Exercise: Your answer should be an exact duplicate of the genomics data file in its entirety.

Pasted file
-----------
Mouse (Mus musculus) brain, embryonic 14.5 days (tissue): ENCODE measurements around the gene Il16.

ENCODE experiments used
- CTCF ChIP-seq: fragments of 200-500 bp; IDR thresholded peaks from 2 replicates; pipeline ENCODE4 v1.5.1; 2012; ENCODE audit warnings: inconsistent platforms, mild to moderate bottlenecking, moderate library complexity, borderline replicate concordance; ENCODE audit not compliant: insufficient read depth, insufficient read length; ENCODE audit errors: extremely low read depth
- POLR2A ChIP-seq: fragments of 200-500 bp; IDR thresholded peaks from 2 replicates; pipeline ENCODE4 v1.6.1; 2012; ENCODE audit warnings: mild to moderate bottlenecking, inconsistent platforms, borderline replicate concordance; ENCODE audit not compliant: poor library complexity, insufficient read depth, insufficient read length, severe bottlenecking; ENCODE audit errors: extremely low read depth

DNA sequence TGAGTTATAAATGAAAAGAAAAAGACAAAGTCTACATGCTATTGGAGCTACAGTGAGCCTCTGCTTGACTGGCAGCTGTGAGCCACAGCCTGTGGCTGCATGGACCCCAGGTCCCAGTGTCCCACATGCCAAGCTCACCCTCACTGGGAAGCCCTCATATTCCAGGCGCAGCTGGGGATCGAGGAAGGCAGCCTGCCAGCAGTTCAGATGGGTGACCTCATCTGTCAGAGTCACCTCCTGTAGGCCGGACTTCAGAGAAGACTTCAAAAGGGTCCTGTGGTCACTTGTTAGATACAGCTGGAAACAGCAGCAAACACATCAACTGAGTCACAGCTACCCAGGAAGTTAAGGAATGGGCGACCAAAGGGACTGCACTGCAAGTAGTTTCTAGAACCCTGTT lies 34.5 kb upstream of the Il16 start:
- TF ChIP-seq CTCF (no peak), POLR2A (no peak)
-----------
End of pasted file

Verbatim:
Mouse (Mus musculus) brain, embryonic 14.5 days (tissue): ENCODE measurements around the gene Il16.

ENCODE experiments used
- CTCF ChIP-seq: fragments of 200-500 bp; IDR thresholded peaks from 2 replicates; pipeline ENCODE4 v1.5.1; 2012; ENCODE audit warnings: inconsistent platforms, mild to moderate bottlenecking, moderate library complexity, borderline replicate concordance; ENCODE audit not compliant: insufficient read depth, insufficient read length; ENCODE audit errors: extremely low read depth
- POLR2A ChIP-seq: fragments of 200-500 bp; IDR thresholded peaks from 2 replicates; pipeline ENCODE4 v1.6.1; 2012; ENCODE audit warnings: mild to moderate bottlenecking, inconsistent platforms, borderline replicate concordance; ENCODE audit not compliant: poor library complexity, insufficient read depth, insufficient read length, severe bottlenecking; ENCODE audit errors: extremely low read depth

DNA sequence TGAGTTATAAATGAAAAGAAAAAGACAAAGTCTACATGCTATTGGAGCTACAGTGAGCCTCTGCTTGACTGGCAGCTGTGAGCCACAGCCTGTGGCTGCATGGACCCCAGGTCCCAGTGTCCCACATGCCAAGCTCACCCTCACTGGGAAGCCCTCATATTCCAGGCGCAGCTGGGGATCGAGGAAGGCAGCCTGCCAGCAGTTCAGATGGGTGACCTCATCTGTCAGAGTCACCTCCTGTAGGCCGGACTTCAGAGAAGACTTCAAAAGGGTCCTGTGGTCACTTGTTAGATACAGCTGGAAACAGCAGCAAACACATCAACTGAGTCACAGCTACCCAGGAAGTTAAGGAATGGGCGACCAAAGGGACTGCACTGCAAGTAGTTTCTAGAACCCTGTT lies 34.5 kb upstream of the Il16 start:
- TF ChIP-seq CTCF (no peak), POLR2A (no peak)